|First and foremost – the founders and leaders of uCan believe that Jesus Christ set the supreme example of how we
should live our lives and how we should treat each other. The United Citizens' Action Network
is not a religious organization. Indeed you can have
any religious beliefs or no religious beliefs at all
and be a welcome member of uCan. Nevertheless, each
of us must have some standard of truth upon which to
build our concept of right and wrong.
We believe that Jesus Christ, the Savior of the
world, lived the only perfect life, and we look
toward Him for our standard of truth.
The story of the good Samaritan was a commentary on discrimination based on race and ethnicity.
It is a story that almost everyone has heard but few
understand what was being taught. In the story the
Savior teaches us how we all should treat people who
are different from ourselves. If you would like
to read the parable from the book of Luke in the
King James version of the Holy Bible you can follow
What had prompted the story was a "certain
lawyer" ask the Savoir what he must do to have
eternal life. The lawyer was not sincere. He was
only trying to trick Him, but Jesus answered him
anyway. Jesus said, "A certain man went down from
Jerusalem to Jericho, and fell among thieves, which
stripped him of his raiment, and wounded him, and
departed, leaving him half dead." Then a priest and
then a Levite came by, but they both crossed the
street and left the poor man without giving any aid.
But then a Samaritan came long. The Samaritan "had compassion on him,"
and treated his wounds, took him to an inn and
took care of him. Then in the morning, when the
Samaritan was about to leave, he gave money to
the inn keeper and said "Take care of him; and whatsoever thou spendest more, when I come again, I will repay thee."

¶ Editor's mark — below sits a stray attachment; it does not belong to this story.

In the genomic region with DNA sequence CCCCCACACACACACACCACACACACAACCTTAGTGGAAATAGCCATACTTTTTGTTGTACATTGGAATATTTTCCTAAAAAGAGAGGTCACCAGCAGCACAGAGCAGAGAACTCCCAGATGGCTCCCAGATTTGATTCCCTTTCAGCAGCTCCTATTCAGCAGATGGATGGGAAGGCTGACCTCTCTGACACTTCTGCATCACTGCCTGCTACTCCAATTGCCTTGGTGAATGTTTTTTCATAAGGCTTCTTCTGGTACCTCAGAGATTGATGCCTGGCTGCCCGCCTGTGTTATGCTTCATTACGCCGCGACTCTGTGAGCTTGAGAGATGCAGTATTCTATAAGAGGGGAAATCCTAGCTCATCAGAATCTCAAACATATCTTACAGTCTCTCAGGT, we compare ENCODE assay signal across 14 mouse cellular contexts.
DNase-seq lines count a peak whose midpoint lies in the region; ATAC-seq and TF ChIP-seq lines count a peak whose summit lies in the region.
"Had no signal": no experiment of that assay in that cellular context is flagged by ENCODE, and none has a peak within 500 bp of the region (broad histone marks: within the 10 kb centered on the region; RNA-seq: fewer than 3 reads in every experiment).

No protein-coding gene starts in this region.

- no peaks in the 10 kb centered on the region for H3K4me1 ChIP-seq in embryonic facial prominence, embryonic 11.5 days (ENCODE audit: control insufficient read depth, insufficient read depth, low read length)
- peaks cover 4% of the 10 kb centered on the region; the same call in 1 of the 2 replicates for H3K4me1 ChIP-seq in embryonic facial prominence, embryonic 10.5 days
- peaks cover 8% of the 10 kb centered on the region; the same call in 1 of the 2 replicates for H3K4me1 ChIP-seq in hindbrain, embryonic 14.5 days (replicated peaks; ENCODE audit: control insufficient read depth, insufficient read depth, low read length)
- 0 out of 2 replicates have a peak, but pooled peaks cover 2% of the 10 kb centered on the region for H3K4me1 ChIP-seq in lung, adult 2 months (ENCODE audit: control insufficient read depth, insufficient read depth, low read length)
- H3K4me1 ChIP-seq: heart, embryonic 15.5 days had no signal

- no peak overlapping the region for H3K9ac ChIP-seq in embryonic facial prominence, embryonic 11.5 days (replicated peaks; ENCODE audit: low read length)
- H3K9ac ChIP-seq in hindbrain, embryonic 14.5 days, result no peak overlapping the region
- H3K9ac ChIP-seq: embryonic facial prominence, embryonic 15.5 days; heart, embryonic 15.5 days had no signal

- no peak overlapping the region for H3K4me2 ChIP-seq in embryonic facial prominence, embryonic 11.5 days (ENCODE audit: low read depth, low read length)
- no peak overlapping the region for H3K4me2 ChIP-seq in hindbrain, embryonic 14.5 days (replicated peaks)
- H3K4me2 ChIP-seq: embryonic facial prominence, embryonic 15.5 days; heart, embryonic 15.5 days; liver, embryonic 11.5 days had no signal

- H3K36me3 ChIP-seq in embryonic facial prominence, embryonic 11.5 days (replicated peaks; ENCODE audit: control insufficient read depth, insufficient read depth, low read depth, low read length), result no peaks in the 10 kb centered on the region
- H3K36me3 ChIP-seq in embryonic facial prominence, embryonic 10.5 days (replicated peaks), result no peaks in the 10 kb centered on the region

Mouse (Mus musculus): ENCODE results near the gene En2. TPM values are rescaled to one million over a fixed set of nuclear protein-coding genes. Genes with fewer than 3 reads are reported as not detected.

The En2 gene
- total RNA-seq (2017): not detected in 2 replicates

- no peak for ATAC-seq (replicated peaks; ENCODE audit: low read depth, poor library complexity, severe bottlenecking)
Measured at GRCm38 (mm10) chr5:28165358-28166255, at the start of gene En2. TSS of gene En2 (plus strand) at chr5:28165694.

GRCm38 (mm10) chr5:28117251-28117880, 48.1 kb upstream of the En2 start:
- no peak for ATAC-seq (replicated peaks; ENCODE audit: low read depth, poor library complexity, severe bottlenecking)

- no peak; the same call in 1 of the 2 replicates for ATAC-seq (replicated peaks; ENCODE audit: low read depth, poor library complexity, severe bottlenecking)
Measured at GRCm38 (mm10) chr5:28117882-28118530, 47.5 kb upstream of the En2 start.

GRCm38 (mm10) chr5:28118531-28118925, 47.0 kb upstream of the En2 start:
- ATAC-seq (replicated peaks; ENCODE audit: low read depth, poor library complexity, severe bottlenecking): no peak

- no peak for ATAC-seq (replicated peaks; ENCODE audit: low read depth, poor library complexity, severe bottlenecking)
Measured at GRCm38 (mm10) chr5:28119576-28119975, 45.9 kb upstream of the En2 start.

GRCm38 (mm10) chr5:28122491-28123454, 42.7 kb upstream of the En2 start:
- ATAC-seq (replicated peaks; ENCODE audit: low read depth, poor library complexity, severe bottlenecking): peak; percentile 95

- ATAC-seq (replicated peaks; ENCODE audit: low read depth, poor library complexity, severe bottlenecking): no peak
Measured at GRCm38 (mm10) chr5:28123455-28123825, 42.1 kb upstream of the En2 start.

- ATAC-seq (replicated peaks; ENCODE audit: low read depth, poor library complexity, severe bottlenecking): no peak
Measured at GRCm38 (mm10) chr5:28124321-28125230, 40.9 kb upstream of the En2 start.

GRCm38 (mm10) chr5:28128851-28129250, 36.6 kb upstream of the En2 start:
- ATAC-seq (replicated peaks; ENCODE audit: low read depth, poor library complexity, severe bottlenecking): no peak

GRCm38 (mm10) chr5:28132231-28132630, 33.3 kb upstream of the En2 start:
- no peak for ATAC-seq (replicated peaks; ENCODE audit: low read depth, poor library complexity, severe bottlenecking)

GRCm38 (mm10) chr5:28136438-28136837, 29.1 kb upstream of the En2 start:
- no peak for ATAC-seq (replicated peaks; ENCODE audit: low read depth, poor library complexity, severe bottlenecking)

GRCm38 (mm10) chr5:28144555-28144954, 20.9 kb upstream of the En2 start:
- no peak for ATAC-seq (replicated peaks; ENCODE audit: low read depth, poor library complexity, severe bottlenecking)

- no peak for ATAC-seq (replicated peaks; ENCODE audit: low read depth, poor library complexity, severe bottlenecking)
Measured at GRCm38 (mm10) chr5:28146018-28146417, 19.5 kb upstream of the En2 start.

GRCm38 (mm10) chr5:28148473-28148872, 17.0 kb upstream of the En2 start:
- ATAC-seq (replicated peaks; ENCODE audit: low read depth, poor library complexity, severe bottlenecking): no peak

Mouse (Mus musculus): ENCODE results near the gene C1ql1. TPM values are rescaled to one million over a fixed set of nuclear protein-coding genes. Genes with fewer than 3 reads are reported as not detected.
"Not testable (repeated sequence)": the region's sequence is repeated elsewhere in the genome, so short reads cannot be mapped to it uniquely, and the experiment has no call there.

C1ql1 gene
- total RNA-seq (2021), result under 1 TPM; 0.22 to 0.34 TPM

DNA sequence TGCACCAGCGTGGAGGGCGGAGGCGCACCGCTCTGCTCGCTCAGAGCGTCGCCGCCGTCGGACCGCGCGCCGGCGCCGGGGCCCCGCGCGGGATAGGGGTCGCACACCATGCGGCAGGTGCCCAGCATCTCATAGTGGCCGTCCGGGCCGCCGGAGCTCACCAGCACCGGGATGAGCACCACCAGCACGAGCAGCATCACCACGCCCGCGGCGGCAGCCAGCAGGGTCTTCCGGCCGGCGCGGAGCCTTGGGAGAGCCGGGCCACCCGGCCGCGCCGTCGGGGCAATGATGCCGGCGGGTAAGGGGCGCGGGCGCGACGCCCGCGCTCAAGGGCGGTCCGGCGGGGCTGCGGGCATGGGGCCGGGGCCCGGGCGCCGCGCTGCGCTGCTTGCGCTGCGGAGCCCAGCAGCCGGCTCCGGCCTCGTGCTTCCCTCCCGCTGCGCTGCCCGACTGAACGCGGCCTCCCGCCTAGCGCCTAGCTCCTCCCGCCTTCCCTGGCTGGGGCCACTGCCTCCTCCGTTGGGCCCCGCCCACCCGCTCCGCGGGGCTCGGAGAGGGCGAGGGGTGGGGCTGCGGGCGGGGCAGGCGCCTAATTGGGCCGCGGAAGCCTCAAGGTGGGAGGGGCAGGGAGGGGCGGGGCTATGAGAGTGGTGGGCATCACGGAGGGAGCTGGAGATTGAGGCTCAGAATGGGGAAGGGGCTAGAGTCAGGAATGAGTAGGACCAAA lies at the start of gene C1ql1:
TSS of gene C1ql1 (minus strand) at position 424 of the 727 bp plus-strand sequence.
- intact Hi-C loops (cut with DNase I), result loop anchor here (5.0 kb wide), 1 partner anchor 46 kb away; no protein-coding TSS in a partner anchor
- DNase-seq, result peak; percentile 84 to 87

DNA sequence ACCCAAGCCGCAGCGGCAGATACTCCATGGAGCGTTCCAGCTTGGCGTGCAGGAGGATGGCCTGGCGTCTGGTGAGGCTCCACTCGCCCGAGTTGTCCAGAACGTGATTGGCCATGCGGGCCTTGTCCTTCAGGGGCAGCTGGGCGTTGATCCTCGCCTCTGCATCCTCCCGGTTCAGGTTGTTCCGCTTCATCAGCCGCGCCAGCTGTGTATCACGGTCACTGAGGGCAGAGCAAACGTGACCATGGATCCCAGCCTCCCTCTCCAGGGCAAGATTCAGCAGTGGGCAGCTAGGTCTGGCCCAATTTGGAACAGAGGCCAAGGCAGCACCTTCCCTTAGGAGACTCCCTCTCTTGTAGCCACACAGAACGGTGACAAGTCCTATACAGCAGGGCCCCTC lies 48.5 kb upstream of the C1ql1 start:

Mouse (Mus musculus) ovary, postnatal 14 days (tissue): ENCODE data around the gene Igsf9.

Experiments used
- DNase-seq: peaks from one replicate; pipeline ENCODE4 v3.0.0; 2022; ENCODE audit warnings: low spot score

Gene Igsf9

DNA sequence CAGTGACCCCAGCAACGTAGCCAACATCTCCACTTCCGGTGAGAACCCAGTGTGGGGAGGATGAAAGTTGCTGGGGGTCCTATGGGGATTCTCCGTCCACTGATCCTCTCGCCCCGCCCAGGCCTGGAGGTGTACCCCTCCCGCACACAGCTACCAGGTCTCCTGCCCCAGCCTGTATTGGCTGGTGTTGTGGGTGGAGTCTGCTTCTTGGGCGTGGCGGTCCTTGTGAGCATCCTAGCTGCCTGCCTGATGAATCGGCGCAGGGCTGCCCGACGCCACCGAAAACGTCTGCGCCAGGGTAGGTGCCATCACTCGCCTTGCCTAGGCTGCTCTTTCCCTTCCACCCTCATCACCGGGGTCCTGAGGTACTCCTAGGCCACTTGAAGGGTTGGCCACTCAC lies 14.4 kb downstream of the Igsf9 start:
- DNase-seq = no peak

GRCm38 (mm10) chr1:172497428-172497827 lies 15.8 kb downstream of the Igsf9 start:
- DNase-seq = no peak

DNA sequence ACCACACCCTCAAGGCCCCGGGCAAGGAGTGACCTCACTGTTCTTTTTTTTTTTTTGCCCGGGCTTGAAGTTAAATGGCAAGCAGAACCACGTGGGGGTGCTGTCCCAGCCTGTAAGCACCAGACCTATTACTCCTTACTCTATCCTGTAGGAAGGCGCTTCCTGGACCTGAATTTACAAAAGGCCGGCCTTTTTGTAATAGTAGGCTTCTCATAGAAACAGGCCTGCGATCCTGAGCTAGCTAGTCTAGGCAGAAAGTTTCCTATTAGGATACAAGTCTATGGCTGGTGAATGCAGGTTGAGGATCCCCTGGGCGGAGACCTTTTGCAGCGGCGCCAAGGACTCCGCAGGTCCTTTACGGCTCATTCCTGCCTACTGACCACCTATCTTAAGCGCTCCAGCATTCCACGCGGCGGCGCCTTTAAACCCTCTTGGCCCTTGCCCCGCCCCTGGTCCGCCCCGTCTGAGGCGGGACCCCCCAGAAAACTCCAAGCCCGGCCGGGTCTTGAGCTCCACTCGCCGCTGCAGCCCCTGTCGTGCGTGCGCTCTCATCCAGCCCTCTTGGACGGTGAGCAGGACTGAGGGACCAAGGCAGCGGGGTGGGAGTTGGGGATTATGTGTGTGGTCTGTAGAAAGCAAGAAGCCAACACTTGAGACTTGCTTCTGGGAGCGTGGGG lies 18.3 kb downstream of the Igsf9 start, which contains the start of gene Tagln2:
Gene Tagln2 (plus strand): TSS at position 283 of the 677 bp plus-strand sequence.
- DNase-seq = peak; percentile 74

Now the man who
had been robed was a Jew, as were the priest and the
Levite. Jews had great prejudice and contempt for
the Samaritans. They considered them unclean and
beneath themselves. Partly because of this but for
other reasons too, the Samaritans had no use for the
Jews. If Jesus was to tell the story today, in the
United States, He might say that "a certain white
man," fell among thieves, and that two white men
passed by on the other side, but a black man "had
compassion on him," and treated his wounds,
took him to an inn and took care of him.
|"How many observe Christ's birthday!
How few his precepts!
O! 'tis easier to keep holidays than commandments."
Benjamin Franklin, Poor Richard's Almanack, 1757
In this story are we being taught that Samaritans
are good and Jews are bad, rather than the other way
around? Is there even anything being said about a
entire group of people? No, the parable is not a
testimonial on the relative goodness or evilness of
a people, but rather that all people, regardless of
what group they may be a part of, are individuals
and are entitled to be judged by their words and
actions and not by the attributes of their group.
This can not be said enough or with enough
emphasis: No one can look at the outward appearance
of a man or a woman and see their heart or their
character. While the statistical propensity of an
individual to behave one way or another can be drawn
from group data, there is no way to know how any one
individual will behave. Just like a mortality table
can tell and us almost exactly how many people will
die in a given period of time from a large group, we
can not know if a particular person will die or not.
We can and should use group date to understand
what is happening in our society. To not do so is
foolishness that can cause the downfall of our
society. We can not use group date to determined if
any particular individual is good, bad, smart,
stupid, or if that person has been discriminated